The Wall Street Journal, in its edition of 18-19 December, reports that the Securities and Exchange Commission has fined the brokerage arm of JPMorgan Chase $125 million, the largest fine ever for violating SEC rules requiring brokerages to document communications and make such records available to regulators.
Having access to such records is essential to the SEC’s function of protecting investors and the market’s integrity.
Such communications, involving salespeople, traders and bankers, were once conducted on recorded phone lines or messaging software that was digitally archived, but now take place via cell phones and encrypted apps; where the brokerage went wrong was in not adequately supervising employees and making sure rules were followed. 
Monitoring and archiving employees’ communications is the responsibility of management, and became more difficult when, in response to COVID-19, more employees began working from home. But the SEC charged that JPMorgan’s transgressions had predated the COVID War, and amounted to evading the regulators’ ability to conduct investigations. 
JPMorgan (in terms of assets, the largest U.S. bank) will also pay $75 million to the Commodity Futures Trading Commission to settle a similar case.
Trends Journal reported, in “THIS BANKSTER AIN’T SINGIN’ THE BLUES” (27 Jul 2021), on how JPMorgan Chase, having admitted to five felony counts brought by the U.S. Justice Dept. since 2014 (related to market manipulations), had paid over $920 million to settle. Nobody went to jail, no other actions were taken, and JPMorgan’s chairman and CEO, Jamie Dimon, and his Board of Directors not only kept their jobs, but Dimon was praised by the bank for his leadership and awarded a $50 million bonus.
But the bank’s recent settlement with the SEC is its first with that agency to involve an admission of wrongdoing; it’s only since October that the SEC has deviated from its “no admit, no deny” policy. The bank also admitted misconduct in its case before the CFTC.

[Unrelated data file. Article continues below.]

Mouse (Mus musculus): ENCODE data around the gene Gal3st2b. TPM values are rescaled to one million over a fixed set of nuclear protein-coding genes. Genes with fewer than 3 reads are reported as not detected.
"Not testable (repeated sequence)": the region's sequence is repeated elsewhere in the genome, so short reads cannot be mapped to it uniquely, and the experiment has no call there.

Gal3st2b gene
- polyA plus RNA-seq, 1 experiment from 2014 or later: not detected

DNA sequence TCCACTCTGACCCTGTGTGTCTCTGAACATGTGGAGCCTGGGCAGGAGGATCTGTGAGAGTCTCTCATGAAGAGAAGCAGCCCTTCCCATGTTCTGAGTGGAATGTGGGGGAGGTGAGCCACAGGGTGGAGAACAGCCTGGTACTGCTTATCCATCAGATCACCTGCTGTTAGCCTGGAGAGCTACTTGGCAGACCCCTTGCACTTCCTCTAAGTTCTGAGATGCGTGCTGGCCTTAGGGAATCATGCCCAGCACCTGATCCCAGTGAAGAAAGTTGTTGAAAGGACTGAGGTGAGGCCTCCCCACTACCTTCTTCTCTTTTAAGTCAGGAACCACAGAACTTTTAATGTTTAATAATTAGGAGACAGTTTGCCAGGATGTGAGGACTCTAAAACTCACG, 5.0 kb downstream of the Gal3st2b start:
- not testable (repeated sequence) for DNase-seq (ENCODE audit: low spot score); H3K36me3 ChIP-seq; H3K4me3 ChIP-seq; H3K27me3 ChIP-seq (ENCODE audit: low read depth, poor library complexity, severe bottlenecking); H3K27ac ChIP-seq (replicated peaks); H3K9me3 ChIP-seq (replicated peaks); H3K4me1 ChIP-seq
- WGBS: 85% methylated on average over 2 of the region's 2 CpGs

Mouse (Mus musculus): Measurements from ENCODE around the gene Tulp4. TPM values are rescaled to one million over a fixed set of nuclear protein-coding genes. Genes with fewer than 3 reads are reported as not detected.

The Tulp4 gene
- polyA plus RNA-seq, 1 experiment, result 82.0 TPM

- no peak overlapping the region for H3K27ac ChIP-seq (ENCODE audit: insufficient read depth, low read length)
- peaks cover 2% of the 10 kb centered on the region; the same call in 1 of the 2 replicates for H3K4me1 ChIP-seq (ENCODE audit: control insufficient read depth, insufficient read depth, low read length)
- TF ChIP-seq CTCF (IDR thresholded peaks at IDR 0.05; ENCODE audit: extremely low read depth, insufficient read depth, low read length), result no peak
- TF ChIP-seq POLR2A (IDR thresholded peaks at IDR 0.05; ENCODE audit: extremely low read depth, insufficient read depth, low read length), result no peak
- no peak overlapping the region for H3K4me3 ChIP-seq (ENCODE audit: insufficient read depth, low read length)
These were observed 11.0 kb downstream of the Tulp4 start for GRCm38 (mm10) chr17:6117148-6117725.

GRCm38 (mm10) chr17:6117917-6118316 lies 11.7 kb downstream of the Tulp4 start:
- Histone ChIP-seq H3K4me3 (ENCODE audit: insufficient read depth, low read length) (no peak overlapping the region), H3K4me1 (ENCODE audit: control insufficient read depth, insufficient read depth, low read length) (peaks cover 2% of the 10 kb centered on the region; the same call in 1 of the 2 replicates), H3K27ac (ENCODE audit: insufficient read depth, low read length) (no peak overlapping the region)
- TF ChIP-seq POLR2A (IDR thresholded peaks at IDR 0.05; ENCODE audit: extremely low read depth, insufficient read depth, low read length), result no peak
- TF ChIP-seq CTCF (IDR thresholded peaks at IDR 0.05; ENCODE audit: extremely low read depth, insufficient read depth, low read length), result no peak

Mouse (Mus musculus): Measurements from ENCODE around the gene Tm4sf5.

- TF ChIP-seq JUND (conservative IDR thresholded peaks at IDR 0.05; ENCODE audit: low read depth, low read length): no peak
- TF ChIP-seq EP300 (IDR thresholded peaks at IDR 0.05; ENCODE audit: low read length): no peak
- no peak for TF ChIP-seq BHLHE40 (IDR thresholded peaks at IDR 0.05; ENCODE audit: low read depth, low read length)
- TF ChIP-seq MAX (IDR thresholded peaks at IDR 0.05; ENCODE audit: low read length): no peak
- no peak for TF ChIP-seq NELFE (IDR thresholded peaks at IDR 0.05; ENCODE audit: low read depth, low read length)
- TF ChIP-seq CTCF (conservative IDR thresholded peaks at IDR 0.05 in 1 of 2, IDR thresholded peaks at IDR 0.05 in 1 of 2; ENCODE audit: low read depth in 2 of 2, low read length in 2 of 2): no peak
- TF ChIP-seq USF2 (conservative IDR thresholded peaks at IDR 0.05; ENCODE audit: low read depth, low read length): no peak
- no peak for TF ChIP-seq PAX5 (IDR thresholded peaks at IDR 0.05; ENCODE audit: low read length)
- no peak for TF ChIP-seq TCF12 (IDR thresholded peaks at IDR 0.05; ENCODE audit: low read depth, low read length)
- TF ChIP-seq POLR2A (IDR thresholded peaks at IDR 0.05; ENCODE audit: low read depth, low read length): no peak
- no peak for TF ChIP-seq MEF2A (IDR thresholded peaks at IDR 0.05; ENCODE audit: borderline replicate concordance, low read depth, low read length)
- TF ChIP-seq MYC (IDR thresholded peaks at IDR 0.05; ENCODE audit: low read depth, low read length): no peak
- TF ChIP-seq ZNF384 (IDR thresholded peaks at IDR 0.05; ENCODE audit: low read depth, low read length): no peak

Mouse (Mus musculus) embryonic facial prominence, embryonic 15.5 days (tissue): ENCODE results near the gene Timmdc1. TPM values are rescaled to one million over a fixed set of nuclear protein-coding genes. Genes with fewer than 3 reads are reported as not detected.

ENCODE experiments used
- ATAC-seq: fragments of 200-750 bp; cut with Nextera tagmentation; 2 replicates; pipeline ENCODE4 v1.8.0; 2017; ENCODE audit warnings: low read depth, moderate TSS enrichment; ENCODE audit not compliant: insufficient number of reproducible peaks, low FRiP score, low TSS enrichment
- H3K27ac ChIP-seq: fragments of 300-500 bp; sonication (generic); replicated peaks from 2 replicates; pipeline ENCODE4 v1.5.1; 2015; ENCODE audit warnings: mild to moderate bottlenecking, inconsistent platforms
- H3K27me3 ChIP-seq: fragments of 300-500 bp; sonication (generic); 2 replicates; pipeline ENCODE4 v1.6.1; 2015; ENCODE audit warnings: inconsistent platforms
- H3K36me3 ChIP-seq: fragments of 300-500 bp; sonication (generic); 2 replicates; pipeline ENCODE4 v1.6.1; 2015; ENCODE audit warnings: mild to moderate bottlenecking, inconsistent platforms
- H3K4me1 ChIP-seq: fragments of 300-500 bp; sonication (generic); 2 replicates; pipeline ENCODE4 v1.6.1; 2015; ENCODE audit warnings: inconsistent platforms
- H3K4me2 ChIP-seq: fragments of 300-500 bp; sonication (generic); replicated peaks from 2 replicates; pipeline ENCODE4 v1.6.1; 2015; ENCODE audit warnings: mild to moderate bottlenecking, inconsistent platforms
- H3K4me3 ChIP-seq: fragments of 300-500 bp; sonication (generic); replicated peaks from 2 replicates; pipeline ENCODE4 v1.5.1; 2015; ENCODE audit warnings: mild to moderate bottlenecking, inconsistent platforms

However, an article in Wall Street on Parade, on 20 December, points out that the same type of communications violations by JPMorgan had figured in the earlier Justice Dept. case, and the firm had been on probation and under a Deferred Prosecution Agreement. And then, in September, more charges of market manipulation were brought against the bank by the Justice Dept., and again the result was another Deferred Prosecution Agreement and probation.
The WSoP article alludes to a lawsuit against JPMorgan charging that the bank even falsely reported being in compliance with its agreements with the Justice Dept. This had to do with the bank putting the children of Chinese officials on its payroll in order to further its business interests in China. 
The WSoP article goes into some detail (as is characteristic of that publication) in describing how JPMorgan allegedly used complex, convoluted, confusing and outright false record-keeping to obfuscate and conceal its alleged improprieties; the lawsuit essentially alleges that JPMorgan kept, for fraudulent purposes, two sets of books.
And the SEC is depending on JPMorgan’s Board of Directors to oversee a “Compliance Consultant.” Wall Street on Parade describes this mess as “this serial crime wave at the largest federally-insured bank in the United States,” and calls for a Senate investigation.
TRENDPOST: Wall Street on Parade also mentions yet another scandal involving JPMorgan Chase: the “London Whale” affair; see “CRIMINALITY IN HIGH FINANCE: THE BEAT GOES ON” (9 Nov 2021). 
What more can we possibly say? Any allusions to “the foxes guarding (or even running) the chicken coop” seem woefully inadequate to describe the doings of the members of this big ol’ self-protecting, self-perpetuating, congenitally corrupt club; see “DON’T CALL THEM ‘CRIMINALS’ — THEY’RE ‘WHITE SHOE BOYS’!” (29 Sep 2021). 

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